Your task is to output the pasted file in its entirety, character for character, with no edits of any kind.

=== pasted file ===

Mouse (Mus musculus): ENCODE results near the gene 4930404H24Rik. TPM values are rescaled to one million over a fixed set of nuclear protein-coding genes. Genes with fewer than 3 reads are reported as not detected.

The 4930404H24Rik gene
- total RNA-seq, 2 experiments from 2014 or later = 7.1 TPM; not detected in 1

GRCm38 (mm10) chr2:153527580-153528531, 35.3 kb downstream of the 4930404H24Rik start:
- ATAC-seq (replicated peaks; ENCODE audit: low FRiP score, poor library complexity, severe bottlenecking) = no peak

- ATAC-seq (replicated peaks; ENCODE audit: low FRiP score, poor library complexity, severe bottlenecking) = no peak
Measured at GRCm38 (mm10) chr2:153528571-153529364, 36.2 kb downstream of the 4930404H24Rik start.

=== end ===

Mouse (Mus musculus): ENCODE results near the gene 4930404H24Rik. TPM values are rescaled to one million over a fixed set of nuclear protein-coding genes. Genes with fewer than 3 reads are reported as not detected.

The 4930404H24Rik gene
- total RNA-seq, 2 experiments from 2014 or later = 7.1 TPM; not detected in 1

GRCm38 (mm10) chr2:153527580-153528531, 35.3 kb downstream of the 4930404H24Rik start:
- ATAC-seq (replicated peaks; ENCODE audit: low FRiP score, poor library complexity, severe bottlenecking) = no peak

- ATAC-seq (replicated peaks; ENCODE audit: low FRiP score, poor library complexity, severe bottlenecking) = no peak
Measured at GRCm38 (mm10) chr2:153528571-153529364, 36.2 kb downstream of the 4930404H24Rik start.